Film Review: Wendy
Director: Benh Zeitlin
In Theaters: 03.06
If you’re anywhere near as fond of J.M. Barrie’s Peter Pan as I am, you are likely curious about Wendy, the new reimagining from director Benh Zeitlin (Beasts of the Southern Wild) and whether you will enjoy this variation. As a fan I will say that you really need to go into this one without the expectation that you’re going to be seeing something warm and fuzzy like Hook. That being said, you’re also not going to be stuck seeing an insipid and dumbfounding travesty like Pan.
The story begins in a small, unnamed town at Darling’s Diner next to the railroad tracks. The titular character (Devin France) dutifully helps out her mother at the greasy spoon along with her twin brothers James and Douglas. But they all dream of something grander than this quiet, meager existence. One night, when Wendy spies a strange boy running atop a moving train, she and her brothers follow him, and they hop aboard the locomotive themselves. The boy, Peter (Yashua Mack) is a mysterious figure who proclaims he will never grow up. Peter takes the three siblings to a volcanic island, where there are more feral children who follow his leadership. But the island is full of secrets, and it is as unsettling as it is beautiful. The children revel in their wild behavior, but there are some very rude awakenings in store.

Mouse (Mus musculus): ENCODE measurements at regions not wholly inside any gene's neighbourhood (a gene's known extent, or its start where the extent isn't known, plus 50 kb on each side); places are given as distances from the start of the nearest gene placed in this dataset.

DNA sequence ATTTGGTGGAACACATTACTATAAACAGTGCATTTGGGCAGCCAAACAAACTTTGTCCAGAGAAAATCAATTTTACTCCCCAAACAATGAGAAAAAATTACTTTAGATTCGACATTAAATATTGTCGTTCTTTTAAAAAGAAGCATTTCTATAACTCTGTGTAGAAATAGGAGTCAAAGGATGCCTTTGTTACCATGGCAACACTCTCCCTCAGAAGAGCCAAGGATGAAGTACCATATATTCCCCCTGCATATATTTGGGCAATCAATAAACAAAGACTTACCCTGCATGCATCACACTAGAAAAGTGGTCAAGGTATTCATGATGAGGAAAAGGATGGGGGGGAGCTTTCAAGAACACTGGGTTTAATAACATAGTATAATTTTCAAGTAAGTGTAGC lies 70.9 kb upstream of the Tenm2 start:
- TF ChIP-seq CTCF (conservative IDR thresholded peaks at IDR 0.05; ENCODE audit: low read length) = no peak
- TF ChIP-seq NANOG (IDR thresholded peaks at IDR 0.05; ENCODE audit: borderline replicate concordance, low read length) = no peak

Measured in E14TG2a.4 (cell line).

There are moments when Wendy almost feels like Peter Pan by way of Lord of the Flies, and this is where the film is likely to try the patience of some audience members and critics. But I found it to be engaging to the point of being utterly transfixing. The story goes to some unexpected places—it’s very heavy and at times so surreal that you may begin to feel like a lost child yourself. But it all comes together into something lyrical and poignant, with a statement to make on the strange conundrum of spending our childhood wanting to be adults, only to grow and realize that all we want is to be a child again. It’s a beautiful, devastating and profound experience, and I ended up strongly connecting with it on a very personal and emotional level.
The children’s performances are strong, and France has genuine star potential. The bare technical simplicity of it all is enchanting in its own way, and Dan Romer‘s score is a knockout. Wendy is unlikely to be embraced by mainstream audiences. It’s too intense and upsetting for younger viewers, and Zeitlin’s take on the material is definitely not for all tastes. Unlike Pan, though, it’s an inspired and deeply heartfelt artistic vision, and it is one I will likely find myself championing for years to come. Wendy is a multi-layered, visionary film that may very well haunt me forever. –Patrick Gibbs